December 7, 2022, 08:26 | Updated: December 7, 2022, 08:29
The Secretary of Health took steps to reassure the public today after nine children died in the Strep A outbreak.
Steve Barclay told LBC there was no shortage of antibiotics to fight the virus.
He told Nick Ferrari at breakfast on LBC: “Many parents are concerned. Manufacturers have a duty to share with us if they have supply concerns. They have made it clear that this is not the case.”
“When there is a surge in demand, you sometimes feel pressured on certain GPs. We have well-established processes around moving supplies from stock.”
His comments come after some pharmacists warned of penicillin shortages.
Officials are looking at plans to administer antibiotics to entire schools to tackle outbreaks of strep A.
Nine children have died after contracting the infection since September.
They include the tragic Stella-Lily McCorkindale, who was identified yesterday as the ninth child to die from the infection in the current outbreak.
Her devastated father took to social media to send messages of thanks to people who sent their support.
He wrote: “I hope you all find the time to read this. I don’t have the strength to make a video.
“First of all, I want to thank you all from the bottom of my heart. If the prayers, thoughts, feelings, and love had worked, she would have walked out of the hospital holding her dad’s hand.”
“So, from me and Stella-Lily, thank you all for all your kind prayers, thoughts and feelings that we all feel, words cannot express our gratitude.
Sadly, the governors, staff, and students of Black Mountain Elementary School have been informed of the untimely passing of…
“When my daughter was born, there was no choice but to bring her home and raise her among the best people in the world on Shankill Road.
“We loved every minute together walking this road on our scooter or bike rides, shopping in Iceland and living alongside neighbors who once walked this land.
“From every business we were in to every bad drinking place we passed every time I looked up if someone didn’t tell me how cute we were then we used to have a big smile for each other.
“You have brought my family here. I ask you one thing until next Wednesday for his funeral. We still need you.”
He added: “To everyone from Belfast to Northern Ireland to his family in Canada, thank you all for every thought.
“Stella-Lily felt them all.”
A fundraising page has started raising money to support the family and has currently raised over £5,000.
Black Mountain Primary School in Derry posted a message announcing her death on Facebook.
The school said: “Sadly, the governors, staff and students of Black Mountain Elementary School have been informed of the untimely passing of one of our P2 students, Stella-Lily McCorkindale.
“This is a tragic loss for the Black Mountain Elementary School family and our school community, and the thoughts of the entire school are with Stella-Lily’s family and friends at this sad and difficult time.
“Stella-Lily was a very bright and talented child and very popular with staff and children and will be sorely missed by everyone at school.
“To help support our students and staff at this sad time, additional trained staff from the Education Authority’s Critical Incident Response Team have been recruited and will provide support to the school.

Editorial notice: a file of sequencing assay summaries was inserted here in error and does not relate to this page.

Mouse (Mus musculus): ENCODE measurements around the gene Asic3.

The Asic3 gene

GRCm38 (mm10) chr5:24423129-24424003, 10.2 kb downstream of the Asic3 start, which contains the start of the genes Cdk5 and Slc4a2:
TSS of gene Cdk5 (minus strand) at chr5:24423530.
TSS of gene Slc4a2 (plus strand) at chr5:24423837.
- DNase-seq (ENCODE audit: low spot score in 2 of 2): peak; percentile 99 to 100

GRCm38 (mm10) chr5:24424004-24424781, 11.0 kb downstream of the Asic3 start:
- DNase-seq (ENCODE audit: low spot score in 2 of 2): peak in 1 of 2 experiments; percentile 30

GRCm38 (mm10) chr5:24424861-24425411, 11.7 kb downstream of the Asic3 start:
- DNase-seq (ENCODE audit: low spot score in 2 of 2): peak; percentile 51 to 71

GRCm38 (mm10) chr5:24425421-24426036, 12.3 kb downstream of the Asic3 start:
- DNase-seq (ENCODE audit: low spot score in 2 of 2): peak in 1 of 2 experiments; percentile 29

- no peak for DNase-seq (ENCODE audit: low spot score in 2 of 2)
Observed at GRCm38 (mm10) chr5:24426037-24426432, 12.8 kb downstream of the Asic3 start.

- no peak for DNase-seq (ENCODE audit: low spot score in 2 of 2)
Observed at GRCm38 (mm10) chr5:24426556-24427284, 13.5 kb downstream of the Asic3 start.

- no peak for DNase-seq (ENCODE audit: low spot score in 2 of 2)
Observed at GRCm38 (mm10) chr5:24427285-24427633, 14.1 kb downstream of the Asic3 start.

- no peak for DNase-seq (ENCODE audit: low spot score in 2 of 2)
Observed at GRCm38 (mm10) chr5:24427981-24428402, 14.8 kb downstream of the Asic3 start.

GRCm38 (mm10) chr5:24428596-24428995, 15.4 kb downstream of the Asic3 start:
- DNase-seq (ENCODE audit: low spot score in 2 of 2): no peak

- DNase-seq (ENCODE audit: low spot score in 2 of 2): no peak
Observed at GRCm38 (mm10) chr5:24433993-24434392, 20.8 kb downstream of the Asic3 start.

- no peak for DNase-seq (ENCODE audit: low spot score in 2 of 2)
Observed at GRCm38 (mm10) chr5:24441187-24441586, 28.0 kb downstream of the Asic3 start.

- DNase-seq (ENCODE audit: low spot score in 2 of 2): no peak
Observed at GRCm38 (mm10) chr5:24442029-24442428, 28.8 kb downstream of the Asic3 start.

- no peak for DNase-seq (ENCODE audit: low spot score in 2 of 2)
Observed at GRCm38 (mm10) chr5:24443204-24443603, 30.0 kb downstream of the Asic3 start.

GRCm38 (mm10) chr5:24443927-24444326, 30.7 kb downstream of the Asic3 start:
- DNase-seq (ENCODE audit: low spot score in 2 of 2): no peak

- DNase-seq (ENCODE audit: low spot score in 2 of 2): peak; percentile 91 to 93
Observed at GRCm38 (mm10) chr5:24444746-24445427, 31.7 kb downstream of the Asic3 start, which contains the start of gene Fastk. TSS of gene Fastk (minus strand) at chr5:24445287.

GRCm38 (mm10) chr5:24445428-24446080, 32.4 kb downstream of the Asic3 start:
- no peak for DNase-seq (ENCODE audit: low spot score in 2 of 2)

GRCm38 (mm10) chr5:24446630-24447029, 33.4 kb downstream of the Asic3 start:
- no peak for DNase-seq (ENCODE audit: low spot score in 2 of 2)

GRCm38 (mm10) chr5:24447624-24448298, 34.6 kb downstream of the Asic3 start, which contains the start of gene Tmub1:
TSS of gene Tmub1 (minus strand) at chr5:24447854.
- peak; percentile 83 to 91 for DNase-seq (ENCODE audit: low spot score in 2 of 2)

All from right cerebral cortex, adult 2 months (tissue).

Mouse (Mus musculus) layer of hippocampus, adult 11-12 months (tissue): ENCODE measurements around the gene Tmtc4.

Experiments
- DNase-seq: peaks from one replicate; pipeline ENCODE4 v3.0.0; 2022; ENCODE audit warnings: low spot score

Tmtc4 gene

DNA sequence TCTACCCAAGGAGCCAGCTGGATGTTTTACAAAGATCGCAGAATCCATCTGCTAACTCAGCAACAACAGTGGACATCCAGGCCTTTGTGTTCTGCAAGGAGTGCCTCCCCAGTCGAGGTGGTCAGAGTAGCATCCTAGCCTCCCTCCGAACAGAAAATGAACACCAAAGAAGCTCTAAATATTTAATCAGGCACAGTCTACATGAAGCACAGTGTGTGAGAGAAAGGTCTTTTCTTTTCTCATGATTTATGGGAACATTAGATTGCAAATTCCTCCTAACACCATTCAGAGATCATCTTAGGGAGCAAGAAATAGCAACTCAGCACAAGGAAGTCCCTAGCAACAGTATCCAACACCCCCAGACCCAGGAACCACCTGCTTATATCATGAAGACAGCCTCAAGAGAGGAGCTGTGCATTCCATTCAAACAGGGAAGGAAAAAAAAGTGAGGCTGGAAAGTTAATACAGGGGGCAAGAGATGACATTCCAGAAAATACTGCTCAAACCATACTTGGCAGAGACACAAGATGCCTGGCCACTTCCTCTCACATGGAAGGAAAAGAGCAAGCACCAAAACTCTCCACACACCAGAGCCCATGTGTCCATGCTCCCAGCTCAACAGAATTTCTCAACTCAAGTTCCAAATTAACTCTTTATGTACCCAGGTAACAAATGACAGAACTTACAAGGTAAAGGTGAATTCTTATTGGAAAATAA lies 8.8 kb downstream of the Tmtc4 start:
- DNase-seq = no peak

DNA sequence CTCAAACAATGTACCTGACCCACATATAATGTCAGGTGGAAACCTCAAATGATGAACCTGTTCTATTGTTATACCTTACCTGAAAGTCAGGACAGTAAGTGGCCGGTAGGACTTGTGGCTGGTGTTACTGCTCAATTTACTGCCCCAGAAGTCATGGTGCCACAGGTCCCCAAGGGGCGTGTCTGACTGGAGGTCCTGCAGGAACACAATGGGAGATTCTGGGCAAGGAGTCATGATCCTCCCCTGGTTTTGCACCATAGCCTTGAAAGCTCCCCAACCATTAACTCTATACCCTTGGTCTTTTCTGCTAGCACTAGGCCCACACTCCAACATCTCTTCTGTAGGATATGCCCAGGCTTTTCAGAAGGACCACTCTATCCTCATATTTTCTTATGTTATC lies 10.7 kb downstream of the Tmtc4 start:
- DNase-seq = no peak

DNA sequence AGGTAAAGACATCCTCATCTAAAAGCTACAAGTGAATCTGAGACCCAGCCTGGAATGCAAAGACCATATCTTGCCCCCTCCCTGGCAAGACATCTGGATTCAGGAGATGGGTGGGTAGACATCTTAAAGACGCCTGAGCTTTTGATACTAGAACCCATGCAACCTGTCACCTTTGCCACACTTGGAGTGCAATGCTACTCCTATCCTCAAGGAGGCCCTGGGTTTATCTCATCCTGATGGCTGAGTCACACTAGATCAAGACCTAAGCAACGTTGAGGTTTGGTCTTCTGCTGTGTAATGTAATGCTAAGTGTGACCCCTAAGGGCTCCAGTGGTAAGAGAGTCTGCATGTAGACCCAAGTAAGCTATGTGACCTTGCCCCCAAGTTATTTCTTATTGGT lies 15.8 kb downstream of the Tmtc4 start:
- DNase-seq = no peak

“We recognize that this news may cause concern among our school community, and we want to reassure parents that we continue to work closely with the Public Health Agency at this time.”
His death brings the total number of victims to nine. It comes after the death of a pupil at Morelands Primary School in Hampshire.
The education minister confirmed today that preventative antibiotics could be given to children in schools affected by strep A infections.
As with the other deaths, the boy died after contracting an invasive group A streptococcal (iGAS) infection, a severe form of the disease that is usually harmless.
The UK Health Security Agency said it was important that “accurate information is shared with the school community” in Hampshire.
Simon Bryant, director of public health for Hampshire County Council, said he was “working closely with the school to raise awareness among parents and carers about the signs and symptoms of group A strep infections.”
He added: “I would like to emphasize that getting (this) disease from another person is very rare.
“Most people who come into contact with group A strep infections remain well and asymptomatic, and therefore there is no reason for children to stay home if they are well.”
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A 12-year-old boy attending a London school became the seventh to die after contracting the virus.
The boy, who was not identified, was an eighth-year student at Colfe private school in Lewisham, south-east London, and is the first secondary school pupil to lose his life in the current outbreak.
Doctors have been told to have a “low threshold” for prescribing antibiotics for possible strep A infections in children.
Streptococcus A infections are caused by group A streptococcus bacteria and usually result in mild illness, especially when antibiotics are prescribed early in the illness.
However, health officials are concerned about an unusual increase in serious strep A infections, called iGAS infections, when they penetrate deeper into the body and can lead to life-threatening problems, including sepsis.
So far this year, there have been 2.3 iGAS cases per 100,000 children ages one to four; this is more than four times the 0.5 average seen each season before the pandemic.
Updated guidance on outbreaks of scarlet fever, which is caused by Strep A, published by the UK Health Security Agency (UKHSA) in October, sets out how antibiotics can be used as prophylaxis, but a decision is made with local outbreak control teams (OCTs) on a “case by case” basis.